In the absence of an agreement, parents may still be legally obligated to help pay for the child’s college education. It all depends on the state as different states have different family laws. “Some state laws give courts the power to award college support beyond the age of majority, also called post-secondary or post-minority support,” says the National Conference of State Legislatures (NCSL), “College support may be in addition to child support, a part of child support, or a separate payment after regular child support ends.” The age of majority refers to the age at which an individual is no longer considered a minor. The following states allow the court to order college support from a parent. Note that the parent in question may be either custodial or noncustodial. 

  • Connecticut: courts can order college support for up to four full academic years and until the child reaches the age of 23. 
  • Illinois: courts can order college support until the child fails to maintain a cumulative “C” grade point average, reaches the age of 23, receives a bachelor’s degree, or marries.
  • Iowa: courts can order college support, the amount of which will depend on 1. the cost of attending an in-state public institution and the cost of necessary postsecondary educational expenses and 2. the child’s financial resources.
  • Massachusetts: courts can order college support if the child is domiciled with a parent and is principally dependent on the parent for enrollment until the child reaches the age of 23.
  • Mississippi: courts can order college support until the child reaches the age of 21.
  • Missouri: courts can order college support until the child receives a bachelor’s degree or reaches the age of 22.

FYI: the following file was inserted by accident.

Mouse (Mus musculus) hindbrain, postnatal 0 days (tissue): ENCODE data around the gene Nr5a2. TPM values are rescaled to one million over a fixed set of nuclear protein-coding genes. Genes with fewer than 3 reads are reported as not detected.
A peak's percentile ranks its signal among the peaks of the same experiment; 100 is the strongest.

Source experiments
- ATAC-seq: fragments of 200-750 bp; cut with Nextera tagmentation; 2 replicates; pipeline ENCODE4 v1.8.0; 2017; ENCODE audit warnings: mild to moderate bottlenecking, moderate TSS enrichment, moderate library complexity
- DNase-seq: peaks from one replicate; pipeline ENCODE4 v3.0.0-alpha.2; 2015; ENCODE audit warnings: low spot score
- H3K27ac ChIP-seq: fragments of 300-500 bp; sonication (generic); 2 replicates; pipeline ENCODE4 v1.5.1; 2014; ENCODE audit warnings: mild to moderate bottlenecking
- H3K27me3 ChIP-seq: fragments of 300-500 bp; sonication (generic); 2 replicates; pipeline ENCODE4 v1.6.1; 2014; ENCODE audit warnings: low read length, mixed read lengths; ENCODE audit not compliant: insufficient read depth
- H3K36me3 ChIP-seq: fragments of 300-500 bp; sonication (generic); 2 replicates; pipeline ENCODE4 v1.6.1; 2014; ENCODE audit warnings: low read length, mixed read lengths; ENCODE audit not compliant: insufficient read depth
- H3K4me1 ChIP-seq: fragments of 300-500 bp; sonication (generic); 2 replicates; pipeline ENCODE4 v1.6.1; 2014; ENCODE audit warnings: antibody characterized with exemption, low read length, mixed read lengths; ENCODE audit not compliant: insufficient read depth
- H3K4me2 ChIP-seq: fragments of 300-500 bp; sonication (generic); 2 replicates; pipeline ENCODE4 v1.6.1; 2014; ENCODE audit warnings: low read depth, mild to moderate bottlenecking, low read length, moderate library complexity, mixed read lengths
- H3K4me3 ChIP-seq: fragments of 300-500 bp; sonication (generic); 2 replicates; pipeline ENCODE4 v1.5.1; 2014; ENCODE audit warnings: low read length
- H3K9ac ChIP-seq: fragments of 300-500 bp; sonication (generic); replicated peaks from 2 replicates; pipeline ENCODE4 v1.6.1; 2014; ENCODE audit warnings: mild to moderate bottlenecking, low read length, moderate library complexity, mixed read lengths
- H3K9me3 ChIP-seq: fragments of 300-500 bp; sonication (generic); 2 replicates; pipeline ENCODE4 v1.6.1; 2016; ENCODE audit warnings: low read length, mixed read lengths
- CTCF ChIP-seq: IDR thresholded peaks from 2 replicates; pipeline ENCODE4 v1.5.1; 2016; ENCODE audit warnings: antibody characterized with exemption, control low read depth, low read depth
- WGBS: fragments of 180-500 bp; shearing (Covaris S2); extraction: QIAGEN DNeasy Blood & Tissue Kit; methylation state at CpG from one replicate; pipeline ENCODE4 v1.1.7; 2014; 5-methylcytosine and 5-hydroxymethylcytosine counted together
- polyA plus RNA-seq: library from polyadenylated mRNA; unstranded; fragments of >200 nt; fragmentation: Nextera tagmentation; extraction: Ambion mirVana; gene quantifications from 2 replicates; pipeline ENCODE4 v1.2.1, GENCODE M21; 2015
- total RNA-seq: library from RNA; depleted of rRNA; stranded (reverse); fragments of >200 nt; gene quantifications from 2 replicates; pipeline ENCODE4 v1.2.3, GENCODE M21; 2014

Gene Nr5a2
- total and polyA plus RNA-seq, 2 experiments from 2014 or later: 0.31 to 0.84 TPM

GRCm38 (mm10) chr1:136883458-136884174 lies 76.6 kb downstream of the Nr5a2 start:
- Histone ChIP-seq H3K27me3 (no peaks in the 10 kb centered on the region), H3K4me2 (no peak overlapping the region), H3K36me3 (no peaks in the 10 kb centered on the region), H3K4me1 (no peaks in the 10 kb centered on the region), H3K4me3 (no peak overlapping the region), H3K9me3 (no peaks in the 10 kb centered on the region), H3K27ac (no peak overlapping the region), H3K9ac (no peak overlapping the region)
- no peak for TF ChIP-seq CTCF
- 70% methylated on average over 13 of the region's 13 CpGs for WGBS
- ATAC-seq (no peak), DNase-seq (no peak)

• New Jersey: courts can order college support if the child is enrolled full time in a postsecondary education program 
  • New York: courts can order college support until the child reaches the age of 21.
  • North Dakota: courts can order educational support past the age of majority if they deem it appropriate.
  • Oregon: courts can order college support until the child reaches the age of 21.
  • South Carolina: courts can order college support for up to four years if the child cannot otherwise go to school and the parents have the financial means to help pay for the education.
  • Utah: courts can order college support until the child reaches the age of 21. The amount is decided on a case by case basis by the judge in question.
  • Washington: courts can order college support if the child is a dependent and relies on the parents for basic necessities. The court can exercise its discretion when determining how long the postsecondary educational support will last.

NCSL has a chart detailing each state’s college support laws, which you can access here. Because laws constantly change, we recommend that you check your state’s law and get in contact with a lawyer specializing in family law for the latest and most accurate information. Think of this article as a starting point, pointing you in the right direction before you conduct your own independent legal research.